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Effects of rapid tryptophan depletion in patients with seasonal affective disorder in natural summer remission

Published online by Cambridge University Press:  01 January 2000

R. W. LAM
Affiliation:
Division of Mood Disorders, Department of Psychiatry, University of British Columbia and UBC Hospital, Vancouver Hospital and Health Sciences Centre, Vancouver, British Columbia, Canada
T. A. BOWERING
Affiliation:
Division of Mood Disorders, Department of Psychiatry, University of British Columbia and UBC Hospital, Vancouver Hospital and Health Sciences Centre, Vancouver, British Columbia, Canada
E. M. TAM
Affiliation:
Division of Mood Disorders, Department of Psychiatry, University of British Columbia and UBC Hospital, Vancouver Hospital and Health Sciences Centre, Vancouver, British Columbia, Canada
A. GREWAL
Affiliation:
Division of Mood Disorders, Department of Psychiatry, University of British Columbia and UBC Hospital, Vancouver Hospital and Health Sciences Centre, Vancouver, British Columbia, Canada
L. N. YATHAM
Affiliation:
Division of Mood Disorders, Department of Psychiatry, University of British Columbia and UBC Hospital, Vancouver Hospital and Health Sciences Centre, Vancouver, British Columbia, Canada
I. S. SHIAH
Affiliation:
Division of Mood Disorders, Department of Psychiatry, University of British Columbia and UBC Hospital, Vancouver Hospital and Health Sciences Centre, Vancouver, British Columbia, Canada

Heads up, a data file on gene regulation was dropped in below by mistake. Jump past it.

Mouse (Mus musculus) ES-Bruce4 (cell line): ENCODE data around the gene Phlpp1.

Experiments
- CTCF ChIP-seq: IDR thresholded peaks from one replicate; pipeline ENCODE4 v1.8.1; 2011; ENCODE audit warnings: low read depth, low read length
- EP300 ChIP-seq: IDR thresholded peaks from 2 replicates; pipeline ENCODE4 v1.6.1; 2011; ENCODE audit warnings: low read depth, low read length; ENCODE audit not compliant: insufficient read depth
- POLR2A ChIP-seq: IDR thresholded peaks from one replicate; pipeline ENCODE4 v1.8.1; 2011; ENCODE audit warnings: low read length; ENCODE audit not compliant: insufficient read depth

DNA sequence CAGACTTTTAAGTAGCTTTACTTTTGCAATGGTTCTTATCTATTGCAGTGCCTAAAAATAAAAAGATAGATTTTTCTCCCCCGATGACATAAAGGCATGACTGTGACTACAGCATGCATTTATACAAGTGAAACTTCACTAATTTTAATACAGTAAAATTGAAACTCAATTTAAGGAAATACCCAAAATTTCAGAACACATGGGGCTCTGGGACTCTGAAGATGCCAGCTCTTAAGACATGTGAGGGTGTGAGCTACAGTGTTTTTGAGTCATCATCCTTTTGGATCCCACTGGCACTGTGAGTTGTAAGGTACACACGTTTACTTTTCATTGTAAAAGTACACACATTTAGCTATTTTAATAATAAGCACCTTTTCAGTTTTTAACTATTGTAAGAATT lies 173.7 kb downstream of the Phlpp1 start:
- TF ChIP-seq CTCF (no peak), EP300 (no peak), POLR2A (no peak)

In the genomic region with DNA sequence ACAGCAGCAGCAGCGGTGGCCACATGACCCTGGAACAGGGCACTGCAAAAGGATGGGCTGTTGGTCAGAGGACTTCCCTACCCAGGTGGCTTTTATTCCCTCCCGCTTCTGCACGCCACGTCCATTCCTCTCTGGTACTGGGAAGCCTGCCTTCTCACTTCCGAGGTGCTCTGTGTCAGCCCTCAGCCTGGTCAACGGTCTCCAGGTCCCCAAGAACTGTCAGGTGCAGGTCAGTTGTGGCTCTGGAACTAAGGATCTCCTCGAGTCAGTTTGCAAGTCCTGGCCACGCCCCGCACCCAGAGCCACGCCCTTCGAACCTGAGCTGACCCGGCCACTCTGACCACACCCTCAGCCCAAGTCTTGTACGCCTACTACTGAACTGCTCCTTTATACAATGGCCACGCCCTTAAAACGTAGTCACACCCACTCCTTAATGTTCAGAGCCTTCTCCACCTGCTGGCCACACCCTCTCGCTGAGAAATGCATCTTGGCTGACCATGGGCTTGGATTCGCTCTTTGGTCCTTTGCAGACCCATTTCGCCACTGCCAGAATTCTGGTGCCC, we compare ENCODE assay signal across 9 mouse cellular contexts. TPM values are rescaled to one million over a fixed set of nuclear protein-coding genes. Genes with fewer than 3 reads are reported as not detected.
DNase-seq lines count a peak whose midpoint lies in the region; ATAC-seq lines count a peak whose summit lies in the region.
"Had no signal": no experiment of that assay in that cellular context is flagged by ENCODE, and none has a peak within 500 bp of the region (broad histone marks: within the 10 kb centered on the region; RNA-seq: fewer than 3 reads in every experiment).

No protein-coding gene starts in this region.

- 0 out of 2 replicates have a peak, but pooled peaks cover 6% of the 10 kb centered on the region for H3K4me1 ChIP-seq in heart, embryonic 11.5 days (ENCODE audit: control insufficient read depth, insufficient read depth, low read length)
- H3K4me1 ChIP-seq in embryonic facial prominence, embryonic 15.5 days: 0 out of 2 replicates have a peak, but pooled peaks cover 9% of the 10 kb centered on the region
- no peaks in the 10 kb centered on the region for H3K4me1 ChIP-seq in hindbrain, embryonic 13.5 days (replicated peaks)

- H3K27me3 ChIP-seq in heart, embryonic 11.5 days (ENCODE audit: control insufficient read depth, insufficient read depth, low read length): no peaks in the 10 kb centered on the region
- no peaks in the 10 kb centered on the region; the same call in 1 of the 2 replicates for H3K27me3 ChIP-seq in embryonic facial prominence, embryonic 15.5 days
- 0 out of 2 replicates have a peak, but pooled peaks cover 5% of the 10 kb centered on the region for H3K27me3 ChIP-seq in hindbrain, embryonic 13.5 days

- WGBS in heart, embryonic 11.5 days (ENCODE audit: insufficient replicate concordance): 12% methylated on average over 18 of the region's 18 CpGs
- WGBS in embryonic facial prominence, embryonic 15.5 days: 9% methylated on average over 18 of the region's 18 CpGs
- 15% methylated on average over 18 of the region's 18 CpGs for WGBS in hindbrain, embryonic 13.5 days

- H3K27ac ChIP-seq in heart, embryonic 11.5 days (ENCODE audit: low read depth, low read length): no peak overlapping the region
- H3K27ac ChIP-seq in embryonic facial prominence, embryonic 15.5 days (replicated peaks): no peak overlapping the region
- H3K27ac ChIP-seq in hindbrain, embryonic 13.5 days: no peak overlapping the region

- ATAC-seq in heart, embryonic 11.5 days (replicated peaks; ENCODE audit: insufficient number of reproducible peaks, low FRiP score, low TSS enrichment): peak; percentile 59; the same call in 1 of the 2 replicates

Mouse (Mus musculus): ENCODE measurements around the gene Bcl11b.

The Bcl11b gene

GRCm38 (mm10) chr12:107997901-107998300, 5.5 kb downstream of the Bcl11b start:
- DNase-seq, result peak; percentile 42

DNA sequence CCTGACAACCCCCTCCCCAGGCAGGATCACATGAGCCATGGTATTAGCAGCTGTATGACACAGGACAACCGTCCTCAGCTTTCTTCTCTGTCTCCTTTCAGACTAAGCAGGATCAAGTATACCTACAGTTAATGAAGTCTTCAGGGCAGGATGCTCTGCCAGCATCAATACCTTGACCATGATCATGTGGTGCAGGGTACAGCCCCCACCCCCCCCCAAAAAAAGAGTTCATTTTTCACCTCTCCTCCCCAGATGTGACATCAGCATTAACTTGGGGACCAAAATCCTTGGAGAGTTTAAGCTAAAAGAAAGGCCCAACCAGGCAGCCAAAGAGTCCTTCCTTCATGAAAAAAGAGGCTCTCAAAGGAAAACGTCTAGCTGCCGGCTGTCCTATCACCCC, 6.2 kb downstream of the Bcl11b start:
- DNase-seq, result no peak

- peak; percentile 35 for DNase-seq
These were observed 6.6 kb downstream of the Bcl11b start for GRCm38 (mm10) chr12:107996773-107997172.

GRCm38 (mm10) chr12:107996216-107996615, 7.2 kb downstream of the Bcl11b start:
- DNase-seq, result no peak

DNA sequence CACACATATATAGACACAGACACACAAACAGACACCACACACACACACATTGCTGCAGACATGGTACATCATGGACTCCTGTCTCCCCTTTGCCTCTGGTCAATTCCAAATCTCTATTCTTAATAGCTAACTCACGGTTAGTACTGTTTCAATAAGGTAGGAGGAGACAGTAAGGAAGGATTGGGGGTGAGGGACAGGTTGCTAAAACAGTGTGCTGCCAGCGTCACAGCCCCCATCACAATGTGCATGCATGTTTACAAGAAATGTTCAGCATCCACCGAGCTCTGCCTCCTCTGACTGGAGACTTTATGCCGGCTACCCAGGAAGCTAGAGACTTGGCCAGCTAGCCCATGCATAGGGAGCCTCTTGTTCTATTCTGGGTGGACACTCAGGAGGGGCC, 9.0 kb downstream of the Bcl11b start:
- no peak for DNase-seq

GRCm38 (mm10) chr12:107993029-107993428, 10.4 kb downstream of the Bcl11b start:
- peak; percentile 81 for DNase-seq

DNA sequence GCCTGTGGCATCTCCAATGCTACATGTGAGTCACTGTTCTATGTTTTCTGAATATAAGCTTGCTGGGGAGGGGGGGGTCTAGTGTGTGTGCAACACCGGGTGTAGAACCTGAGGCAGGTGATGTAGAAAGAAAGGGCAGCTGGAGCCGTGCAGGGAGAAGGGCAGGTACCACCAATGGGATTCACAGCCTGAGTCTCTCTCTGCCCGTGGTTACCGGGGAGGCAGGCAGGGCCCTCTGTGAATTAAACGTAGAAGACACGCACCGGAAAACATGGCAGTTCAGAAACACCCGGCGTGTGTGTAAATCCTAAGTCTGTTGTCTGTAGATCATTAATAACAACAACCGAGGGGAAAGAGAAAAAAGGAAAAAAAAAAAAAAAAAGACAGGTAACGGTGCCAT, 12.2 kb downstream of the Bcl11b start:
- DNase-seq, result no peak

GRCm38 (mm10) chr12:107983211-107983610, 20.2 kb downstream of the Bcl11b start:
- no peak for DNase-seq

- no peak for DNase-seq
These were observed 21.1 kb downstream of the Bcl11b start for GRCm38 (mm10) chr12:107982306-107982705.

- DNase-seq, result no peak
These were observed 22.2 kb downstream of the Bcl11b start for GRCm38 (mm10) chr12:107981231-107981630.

A. P. ZIS
Affiliation:
Division of Mood Disorders, Department of Psychiatry, University of British Columbia and UBC Hospital, Vancouver Hospital and Health Sciences Centre, Vancouver, British Columbia, Canada

Abstract

Background. Serotonergic mechanisms have been proposed for the pathophysiology of seasonal affective disorder (SAD) and the therapeutic effect of bright-light treatment. Previously, we showed that SAD patients, in clinical remission with light therapy during the winter, experienced transient depressive relapses after a rapid tryptophan depletion (RTD) technique, which results in decreased brain serotonin levels. The objective of this study was to investigate the effect of RTD in SAD patients who were in natural summer remission.

Methods. Twelve drug-free patients with SAD by DSM-IV criteria and 10 normal subjects participated in this double-blind, placebo-controlled, crossover study. SAD patients were in natural summer remission for at least 8 weeks. Behavioural ratings and plasma tryptophan levels were obtained before, and 5 h after, ingesting an amino acid (AA) mixture±tryptophan. Experimental RTD and control sessions were scheduled 1 week apart.

Results. The RTD session resulted in significant reduction in total and free plasma tryptophan levels compared to the control session. The behavioural data were analysed using repeated measures analysis of variance. This analysis found significant main effects of time (higher scores after AA ingestion) and diagnosis (higher scores in SAD patients), but no main effect of session or significant interaction effects between the three factors. Thus, there were no significant behavioural effects of RTD compared to the sham depletion control session.

Conclusions. The summer remission experienced by SAD patients is not dependent on plasma tryptophan levels (and presumably brain serotonin function) in the same manner as that of remission after light therapy. These results conflict with those of other laboratories, perhaps because of differences in study samples.

Type
Research Article
Copyright
© 2000 Cambridge University Press

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